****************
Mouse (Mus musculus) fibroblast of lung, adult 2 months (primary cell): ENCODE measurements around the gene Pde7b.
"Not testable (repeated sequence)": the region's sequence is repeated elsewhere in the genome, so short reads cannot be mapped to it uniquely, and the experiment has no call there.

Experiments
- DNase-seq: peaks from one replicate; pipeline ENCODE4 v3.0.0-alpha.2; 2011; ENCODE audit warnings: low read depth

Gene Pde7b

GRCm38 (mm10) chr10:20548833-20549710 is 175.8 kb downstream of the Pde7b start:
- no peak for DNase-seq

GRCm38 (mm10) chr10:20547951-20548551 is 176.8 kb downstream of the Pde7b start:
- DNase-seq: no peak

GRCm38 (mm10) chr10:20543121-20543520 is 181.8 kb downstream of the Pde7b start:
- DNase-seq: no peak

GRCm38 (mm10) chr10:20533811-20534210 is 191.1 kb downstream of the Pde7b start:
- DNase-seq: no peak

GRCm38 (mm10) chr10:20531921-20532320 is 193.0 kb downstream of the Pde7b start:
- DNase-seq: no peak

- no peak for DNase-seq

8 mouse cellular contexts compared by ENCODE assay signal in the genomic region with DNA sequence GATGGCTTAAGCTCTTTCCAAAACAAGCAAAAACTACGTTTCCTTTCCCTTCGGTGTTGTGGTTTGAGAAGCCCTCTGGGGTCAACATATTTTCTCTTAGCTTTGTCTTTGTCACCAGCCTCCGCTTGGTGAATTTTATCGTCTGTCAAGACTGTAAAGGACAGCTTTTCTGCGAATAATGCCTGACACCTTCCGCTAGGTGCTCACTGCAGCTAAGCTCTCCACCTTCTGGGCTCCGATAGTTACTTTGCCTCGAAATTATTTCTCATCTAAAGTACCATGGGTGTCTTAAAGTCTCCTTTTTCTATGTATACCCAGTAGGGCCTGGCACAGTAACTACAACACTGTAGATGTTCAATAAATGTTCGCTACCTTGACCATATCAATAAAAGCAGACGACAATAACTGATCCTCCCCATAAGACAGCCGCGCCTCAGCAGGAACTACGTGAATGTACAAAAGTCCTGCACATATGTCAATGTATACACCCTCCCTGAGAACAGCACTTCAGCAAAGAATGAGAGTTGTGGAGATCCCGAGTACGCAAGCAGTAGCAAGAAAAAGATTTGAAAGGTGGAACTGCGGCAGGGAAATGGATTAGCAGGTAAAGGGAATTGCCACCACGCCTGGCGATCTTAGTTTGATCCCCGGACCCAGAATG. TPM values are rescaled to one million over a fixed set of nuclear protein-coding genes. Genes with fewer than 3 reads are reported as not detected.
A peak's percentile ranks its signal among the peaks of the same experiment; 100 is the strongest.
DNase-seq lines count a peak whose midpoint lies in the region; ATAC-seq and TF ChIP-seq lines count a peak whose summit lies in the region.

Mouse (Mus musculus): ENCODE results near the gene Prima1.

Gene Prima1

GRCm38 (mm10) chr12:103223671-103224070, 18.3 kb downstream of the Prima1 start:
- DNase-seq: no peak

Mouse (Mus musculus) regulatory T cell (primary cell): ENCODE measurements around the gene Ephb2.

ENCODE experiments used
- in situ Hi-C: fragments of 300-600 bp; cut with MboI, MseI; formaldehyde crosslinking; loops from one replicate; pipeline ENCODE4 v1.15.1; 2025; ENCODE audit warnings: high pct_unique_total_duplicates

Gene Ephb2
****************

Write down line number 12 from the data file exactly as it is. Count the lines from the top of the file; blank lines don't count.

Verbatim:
GRCm38 (mm10) chr10:20533811-20534210 is 191.1 kb downstream of the Pde7b start: